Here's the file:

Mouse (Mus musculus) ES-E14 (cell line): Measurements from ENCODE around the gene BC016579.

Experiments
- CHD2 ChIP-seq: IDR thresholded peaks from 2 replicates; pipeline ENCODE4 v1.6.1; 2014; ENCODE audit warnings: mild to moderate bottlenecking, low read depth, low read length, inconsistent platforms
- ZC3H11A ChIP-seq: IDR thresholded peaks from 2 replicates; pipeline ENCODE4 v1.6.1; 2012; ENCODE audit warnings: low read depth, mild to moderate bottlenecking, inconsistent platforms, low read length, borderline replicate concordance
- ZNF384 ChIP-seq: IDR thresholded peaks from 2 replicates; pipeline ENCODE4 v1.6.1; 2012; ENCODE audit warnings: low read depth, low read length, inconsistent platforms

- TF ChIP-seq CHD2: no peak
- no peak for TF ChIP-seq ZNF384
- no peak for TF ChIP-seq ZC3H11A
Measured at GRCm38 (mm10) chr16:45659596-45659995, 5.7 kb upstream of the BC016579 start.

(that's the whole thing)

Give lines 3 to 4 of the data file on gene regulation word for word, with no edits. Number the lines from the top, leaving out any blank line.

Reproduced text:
- CHD2 ChIP-seq: IDR thresholded peaks from 2 replicates; pipeline ENCODE4 v1.6.1; 2014; ENCODE audit warnings: mild to moderate bottlenecking, low read depth, low read length, inconsistent platforms
- ZC3H11A ChIP-seq: IDR thresholded peaks from 2 replicates; pipeline ENCODE4 v1.6.1; 2012; ENCODE audit warnings: low read depth, mild to moderate bottlenecking, inconsistent platforms, low read length, borderline replicate concordance